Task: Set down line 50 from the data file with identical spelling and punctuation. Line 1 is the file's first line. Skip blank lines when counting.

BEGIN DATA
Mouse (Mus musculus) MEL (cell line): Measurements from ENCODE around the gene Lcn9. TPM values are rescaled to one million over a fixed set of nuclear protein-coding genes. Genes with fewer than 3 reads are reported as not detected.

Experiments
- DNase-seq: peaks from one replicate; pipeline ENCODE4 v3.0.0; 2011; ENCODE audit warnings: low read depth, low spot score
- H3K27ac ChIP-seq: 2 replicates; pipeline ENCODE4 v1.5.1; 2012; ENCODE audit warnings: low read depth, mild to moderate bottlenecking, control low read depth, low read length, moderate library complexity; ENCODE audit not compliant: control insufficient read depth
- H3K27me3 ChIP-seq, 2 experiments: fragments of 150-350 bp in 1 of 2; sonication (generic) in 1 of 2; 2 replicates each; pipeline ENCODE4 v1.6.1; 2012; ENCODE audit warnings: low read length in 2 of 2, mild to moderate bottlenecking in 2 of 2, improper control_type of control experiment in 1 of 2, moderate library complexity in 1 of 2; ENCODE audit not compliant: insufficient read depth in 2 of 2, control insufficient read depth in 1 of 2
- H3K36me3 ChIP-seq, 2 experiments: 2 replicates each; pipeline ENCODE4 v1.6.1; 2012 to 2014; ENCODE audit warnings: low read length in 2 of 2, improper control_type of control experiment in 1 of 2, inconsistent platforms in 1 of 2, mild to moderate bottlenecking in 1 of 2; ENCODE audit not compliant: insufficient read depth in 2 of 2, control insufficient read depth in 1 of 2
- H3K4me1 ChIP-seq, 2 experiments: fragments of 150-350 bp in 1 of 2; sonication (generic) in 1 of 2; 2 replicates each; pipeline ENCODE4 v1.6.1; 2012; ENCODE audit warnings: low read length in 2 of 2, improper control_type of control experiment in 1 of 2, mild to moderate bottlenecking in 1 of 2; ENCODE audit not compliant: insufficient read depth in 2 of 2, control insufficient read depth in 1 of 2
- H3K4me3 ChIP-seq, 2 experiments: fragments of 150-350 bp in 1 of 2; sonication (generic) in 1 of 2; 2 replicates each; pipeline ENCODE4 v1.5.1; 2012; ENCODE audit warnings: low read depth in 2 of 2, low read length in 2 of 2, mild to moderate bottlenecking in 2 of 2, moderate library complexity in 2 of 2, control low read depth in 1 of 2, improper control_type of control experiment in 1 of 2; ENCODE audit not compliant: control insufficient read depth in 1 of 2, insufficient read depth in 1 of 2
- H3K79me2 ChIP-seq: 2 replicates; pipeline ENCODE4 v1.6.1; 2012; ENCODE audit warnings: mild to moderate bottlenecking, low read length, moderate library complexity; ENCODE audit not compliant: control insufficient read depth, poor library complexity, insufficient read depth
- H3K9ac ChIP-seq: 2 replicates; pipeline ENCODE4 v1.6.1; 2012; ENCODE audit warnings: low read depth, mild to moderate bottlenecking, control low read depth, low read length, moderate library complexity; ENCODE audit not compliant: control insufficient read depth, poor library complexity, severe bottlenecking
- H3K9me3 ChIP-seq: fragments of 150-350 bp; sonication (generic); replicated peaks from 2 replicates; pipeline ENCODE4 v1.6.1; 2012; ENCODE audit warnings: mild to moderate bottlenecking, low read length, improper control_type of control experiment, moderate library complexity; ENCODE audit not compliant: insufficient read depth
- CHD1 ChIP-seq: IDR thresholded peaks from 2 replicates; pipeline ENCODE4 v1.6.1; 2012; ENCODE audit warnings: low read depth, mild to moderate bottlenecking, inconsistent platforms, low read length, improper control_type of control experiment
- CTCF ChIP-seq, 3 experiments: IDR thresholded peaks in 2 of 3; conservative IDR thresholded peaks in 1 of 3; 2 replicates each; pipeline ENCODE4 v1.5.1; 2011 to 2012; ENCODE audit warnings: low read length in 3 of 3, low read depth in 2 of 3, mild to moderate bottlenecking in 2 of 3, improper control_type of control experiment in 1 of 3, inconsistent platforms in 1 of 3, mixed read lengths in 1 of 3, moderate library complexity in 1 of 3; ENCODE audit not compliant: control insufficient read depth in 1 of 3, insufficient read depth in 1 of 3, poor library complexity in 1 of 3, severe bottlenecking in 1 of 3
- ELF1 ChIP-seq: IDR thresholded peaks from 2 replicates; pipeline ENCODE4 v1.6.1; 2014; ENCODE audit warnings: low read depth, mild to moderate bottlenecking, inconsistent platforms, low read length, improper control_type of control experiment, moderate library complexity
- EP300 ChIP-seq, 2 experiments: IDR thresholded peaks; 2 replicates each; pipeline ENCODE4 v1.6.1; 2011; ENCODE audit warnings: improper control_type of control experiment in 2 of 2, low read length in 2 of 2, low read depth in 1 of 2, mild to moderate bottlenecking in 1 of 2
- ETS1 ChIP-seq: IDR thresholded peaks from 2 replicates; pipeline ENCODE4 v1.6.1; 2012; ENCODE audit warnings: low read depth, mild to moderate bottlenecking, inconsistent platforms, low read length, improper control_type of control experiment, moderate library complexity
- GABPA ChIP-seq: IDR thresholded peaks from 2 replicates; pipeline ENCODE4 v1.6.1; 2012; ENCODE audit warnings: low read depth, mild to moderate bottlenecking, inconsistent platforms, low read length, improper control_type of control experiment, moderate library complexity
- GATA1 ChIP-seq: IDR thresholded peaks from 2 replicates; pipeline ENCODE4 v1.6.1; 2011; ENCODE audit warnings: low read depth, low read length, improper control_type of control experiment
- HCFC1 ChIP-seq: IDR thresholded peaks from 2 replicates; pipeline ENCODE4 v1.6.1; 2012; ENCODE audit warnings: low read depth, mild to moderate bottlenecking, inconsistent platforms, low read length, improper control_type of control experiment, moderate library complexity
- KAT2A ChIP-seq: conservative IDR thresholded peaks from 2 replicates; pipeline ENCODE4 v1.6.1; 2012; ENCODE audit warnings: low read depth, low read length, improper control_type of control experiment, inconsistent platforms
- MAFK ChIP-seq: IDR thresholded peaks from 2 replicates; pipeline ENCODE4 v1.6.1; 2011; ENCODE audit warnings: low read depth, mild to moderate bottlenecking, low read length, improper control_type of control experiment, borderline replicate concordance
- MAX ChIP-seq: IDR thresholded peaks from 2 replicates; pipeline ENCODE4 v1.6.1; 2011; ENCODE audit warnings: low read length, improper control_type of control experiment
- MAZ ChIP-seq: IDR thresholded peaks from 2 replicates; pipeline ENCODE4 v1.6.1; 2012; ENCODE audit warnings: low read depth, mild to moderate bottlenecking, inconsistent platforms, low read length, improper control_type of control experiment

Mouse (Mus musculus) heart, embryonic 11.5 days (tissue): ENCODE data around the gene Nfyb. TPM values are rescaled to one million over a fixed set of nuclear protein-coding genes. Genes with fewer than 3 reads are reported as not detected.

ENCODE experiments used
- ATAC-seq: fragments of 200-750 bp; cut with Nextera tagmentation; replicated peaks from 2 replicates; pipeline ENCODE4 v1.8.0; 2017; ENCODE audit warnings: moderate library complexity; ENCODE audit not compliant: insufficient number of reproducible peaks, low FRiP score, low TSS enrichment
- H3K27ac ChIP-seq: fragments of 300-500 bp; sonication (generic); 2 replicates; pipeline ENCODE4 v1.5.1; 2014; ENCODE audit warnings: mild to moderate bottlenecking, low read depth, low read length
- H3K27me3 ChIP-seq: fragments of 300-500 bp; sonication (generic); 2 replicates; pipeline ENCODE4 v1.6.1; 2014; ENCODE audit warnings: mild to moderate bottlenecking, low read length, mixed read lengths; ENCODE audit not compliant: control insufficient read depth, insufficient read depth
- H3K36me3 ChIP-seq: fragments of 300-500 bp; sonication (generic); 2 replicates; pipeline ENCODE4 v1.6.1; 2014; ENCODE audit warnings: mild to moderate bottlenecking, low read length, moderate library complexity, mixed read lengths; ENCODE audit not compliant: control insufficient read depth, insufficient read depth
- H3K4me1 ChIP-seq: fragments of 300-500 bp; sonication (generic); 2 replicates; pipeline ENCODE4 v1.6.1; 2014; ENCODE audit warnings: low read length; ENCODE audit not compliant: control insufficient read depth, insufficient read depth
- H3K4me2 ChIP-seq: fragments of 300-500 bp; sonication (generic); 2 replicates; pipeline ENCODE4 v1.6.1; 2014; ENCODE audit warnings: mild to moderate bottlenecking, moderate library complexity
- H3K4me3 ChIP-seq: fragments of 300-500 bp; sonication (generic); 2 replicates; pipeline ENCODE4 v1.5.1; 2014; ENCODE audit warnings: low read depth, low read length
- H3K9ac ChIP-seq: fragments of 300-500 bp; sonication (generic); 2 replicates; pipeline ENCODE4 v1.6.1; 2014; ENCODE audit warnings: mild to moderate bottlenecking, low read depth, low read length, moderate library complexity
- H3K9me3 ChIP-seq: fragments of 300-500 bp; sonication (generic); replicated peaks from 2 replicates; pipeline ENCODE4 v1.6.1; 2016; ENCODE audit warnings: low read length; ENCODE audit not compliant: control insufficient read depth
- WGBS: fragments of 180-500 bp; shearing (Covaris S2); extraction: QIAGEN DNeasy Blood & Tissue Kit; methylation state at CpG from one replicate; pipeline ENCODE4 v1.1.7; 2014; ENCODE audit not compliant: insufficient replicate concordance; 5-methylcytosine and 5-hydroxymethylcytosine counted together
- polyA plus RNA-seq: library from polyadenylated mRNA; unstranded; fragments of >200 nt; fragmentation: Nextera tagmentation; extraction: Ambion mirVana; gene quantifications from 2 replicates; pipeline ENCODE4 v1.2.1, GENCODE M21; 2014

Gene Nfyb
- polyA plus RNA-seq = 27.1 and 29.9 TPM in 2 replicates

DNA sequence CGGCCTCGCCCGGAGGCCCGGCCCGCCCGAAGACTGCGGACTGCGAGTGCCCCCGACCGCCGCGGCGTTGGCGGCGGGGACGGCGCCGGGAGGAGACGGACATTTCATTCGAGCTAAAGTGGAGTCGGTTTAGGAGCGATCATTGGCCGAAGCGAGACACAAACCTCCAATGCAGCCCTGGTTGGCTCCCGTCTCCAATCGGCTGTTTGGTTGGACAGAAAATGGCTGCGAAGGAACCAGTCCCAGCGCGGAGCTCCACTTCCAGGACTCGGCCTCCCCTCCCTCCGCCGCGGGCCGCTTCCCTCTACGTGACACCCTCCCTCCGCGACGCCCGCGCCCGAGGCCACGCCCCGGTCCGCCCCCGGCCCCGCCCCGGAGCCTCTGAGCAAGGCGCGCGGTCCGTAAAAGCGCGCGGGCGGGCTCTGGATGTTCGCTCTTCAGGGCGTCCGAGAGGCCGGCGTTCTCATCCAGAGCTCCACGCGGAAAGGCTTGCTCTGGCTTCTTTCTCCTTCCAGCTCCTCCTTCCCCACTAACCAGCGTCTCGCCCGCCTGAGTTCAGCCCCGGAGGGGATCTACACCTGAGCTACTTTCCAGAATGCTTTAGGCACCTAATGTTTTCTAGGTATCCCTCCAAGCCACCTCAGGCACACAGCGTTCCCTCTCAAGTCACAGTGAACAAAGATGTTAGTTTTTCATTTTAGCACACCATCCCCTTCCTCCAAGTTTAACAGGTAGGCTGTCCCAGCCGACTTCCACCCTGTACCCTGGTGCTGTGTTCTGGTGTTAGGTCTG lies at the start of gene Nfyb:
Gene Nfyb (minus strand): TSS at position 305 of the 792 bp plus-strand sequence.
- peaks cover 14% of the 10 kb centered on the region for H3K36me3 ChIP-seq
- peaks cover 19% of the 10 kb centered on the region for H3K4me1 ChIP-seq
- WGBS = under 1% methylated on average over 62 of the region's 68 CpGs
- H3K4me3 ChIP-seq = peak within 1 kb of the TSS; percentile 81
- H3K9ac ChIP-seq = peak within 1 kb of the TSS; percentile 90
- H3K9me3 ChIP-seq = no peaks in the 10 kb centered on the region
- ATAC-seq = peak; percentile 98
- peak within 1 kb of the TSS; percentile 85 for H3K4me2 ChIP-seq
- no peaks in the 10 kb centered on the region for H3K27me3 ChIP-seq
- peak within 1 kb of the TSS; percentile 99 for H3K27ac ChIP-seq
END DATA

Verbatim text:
- peak within 1 kb of the TSS; percentile 99 for H3K27ac ChIP-seq